What a terrific array of options we have opening in theaters this weekend!
From cerebral to soulful, from wars of cold machination to heated battle amid traitors and loyal brothers and sisters in arms ("siblings in arms"?), from explorations of the cosmos and creator and nature of existence to the secret yearnings of the human heart and its search for meaning, there's something this weekend for everyone. Brains, brawn, heart, and spirit.
We'll start with two mindbenders that give us a dazzling inquiry into what we might really be, move into national conflicts and power politics, and wrap it up with gentle cockle-warmers about love and family. (The sixth one actually opened last weekend, but it fits so well, I wanted to be sure to bring it to your attention here.)
Whatever your taste, you'll find something - and someone - to love this weekend. Mix and match for several excellent double features - feel free to request a suggestion via the comments below!
Check IMDb.com or your local listings for ticket information - and if you must pick only one, make sure it's "I Origins".
Lucy: Do you really want to know?
This actually isn't a revenge tale as billed, though those who done Lucy wrong do sustain consequences. Sporting simply gorgeous direction, it's packed with plenty of action (after all, Besson did direct "The Professional"). I have a whole new respect for Johansson as she merges Mary Boleyn with Black Widow, and it's a provocative (even challenging) exploration of the missing link and the nature of the gap between the capacity we use and the capacity we have. Perfect trifecta with "The Matrix" and "Inception" (even making an affectionate nod to each - see if you can spot them!).
Directed by Luc Besson (who also wrote). Starring Scarlett Johansson, Morgan Freeman, Min-sik Choi, Amr Waked.
Story: A woman forced into service as a mule for a designer drug sustains an attack that breaks the package in her belly, releasing a substance that begins escalating her brain's capacity toward its full 100%. (Action/Adventure, Sci-fi)
5/5 Stars | Themes: Awe, Social Concern and Change, Spirituality
Screened Jul 22nd at the Edwards Grand Palace theater in Houston TX
I Origins: Seeing the world through old eyes
I'll pass 3,000 titles this calendar year, and writer/director Mike Cahill's "Another Earth" ranks easily in my top fifty. "I Origins" joins it there. Cahill has an inimitable ability to give us the cosmos in a blade of grass; to take on the enormity of humankind's most profound questions within a personal story of such acuity as to make the heart ache; to engage sacred inquiries within scientific, mind-expanding conversations remaining immediately applicable - and deeply beneficial - to our mundane lives as soon as credits roll. His work is uniquely moving and marvelous. Buttressed here by regular [and equally excellent] collaborator Brit Marling, "I Origins" stars Michael Pitt, who's recently caught my attention. He's historically fallen for me toward the vacuous slacker end of the professional actor's continuum, but with his chillingly effective performance on "Hannibal" and here as well, he's taken a turn. I don't know if I haven't seen enough of his work (in which case I'll rectify that) or if he simply hit a new level of maturity, but whatever it is, it's working, and working well. "I Origins" will reach your mind, your heart, your spirit, and forever quashes any inane argument that spirituality cannot be found either in science or in a mainstream, multiplex theater. Do not miss this one.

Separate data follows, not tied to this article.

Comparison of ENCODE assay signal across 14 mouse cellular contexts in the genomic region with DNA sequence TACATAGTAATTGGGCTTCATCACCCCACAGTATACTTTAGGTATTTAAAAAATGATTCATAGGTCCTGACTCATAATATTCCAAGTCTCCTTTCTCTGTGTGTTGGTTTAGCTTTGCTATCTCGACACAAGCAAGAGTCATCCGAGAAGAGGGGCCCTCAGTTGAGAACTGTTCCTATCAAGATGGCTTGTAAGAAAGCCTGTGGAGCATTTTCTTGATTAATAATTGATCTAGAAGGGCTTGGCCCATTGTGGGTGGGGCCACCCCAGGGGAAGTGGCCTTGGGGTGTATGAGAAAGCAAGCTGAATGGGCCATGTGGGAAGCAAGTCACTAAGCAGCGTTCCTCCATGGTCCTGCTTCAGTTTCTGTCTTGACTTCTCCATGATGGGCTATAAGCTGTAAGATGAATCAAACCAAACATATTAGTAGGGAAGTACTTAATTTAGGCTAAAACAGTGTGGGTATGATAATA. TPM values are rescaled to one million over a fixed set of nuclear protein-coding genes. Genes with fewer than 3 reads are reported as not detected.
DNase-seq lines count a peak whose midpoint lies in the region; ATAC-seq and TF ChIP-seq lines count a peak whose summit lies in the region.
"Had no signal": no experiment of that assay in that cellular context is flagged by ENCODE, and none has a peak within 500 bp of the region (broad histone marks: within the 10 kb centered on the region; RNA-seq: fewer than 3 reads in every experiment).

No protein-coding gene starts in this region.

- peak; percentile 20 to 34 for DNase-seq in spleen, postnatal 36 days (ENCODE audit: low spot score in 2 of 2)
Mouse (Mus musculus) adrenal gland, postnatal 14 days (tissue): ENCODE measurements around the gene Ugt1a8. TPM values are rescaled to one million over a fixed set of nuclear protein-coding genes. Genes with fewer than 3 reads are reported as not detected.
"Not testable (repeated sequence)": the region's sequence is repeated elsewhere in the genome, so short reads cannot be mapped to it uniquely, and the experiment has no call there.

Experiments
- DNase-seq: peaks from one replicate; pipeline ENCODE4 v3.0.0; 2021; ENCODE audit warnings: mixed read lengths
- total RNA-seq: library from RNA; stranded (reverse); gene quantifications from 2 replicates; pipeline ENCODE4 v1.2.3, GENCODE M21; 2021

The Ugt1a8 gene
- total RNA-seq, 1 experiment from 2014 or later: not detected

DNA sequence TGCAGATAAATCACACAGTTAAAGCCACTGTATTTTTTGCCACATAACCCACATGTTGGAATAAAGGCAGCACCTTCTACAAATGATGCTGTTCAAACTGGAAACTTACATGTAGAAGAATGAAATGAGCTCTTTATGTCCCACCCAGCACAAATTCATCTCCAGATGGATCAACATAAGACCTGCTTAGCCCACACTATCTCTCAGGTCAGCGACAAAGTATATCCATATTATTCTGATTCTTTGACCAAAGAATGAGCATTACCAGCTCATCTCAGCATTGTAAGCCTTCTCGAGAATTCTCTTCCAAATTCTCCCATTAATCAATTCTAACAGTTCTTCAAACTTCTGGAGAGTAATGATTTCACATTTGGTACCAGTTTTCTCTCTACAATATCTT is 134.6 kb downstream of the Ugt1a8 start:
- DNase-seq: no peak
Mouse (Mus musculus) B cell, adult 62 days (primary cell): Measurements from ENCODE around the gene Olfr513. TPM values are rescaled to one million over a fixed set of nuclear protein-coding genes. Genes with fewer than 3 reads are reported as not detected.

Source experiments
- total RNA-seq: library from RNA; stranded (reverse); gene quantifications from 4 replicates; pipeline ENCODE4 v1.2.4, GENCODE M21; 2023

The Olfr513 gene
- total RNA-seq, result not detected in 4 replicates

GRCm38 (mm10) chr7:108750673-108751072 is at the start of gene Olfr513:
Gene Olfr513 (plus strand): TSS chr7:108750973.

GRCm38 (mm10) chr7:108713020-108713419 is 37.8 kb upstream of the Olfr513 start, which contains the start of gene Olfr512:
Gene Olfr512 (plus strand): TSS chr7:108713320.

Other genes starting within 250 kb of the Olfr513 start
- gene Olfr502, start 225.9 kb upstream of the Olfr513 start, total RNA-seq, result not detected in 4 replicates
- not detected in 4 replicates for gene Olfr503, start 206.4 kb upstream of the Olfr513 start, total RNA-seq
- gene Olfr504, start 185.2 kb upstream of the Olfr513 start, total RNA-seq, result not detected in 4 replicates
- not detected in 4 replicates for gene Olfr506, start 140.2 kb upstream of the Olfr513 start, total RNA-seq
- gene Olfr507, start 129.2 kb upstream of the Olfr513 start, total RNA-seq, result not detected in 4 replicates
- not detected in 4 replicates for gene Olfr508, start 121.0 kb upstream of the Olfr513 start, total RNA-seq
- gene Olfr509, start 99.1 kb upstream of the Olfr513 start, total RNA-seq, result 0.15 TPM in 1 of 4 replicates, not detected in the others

Directed by Mike Cahill (who also wrote). Starring Michael Pitt, Brit Marling, Astrid Bergès-Frisbey, Steven Yeun, Archie Panjabi, Cara Seymour, William Mapother, Kashish.
Story: A molecular biologist and his lab partner embark on an ambitious quest to replicate an evolutionary process, and in so doing uncover one that will change humanity’s understanding of itself. (Sci-Fi, Drama, Romance)
5/5 Stars | Themes: Awe, Curiosity, Death and Dying, Journeys and Quests, Loss, Love and Attachment, Perspective, Social Concern and Change, Spirituality, Time
Rated R | 113 min. | Official Site | Do NOT view trailer - too many spoilers!
Screened Jul 17th at the Edwards Grand Palace theater in Houston TX
A Most Wanted Man: Of boundaries and betrayal
Bittersweet in bringing us its beloved star, here cerebral exploration turns to mindgame. And what a game it is, bringing forth not the potential of the human mind and soul, but rather the harsh utilitarian ends-justify-the-means chess game of international espionage. At what point does one trust? Is there a point at which there is a diminishing return on the risk and not doing so the better option, or can the work not even be done, be worth undertaking at all, unless trust is given with fingers white-knuckled crossed? Can there truly be honor among thieves - and spies? Or is it purely a matter of outsmarting one's adversary, in that coolest, most calculating reality? Philip Seymour Hoffman's character has been burned, and knows who's to blame when burned twice... but that cannot mean never again lighting the flame... can it? Superbly acted, "A Most Wanted Man" engages the balance and judgment call as only novelist John Le Carré can. Intelligent and thoughtful, as his stories always are; passionate and haunting, as they can so often be.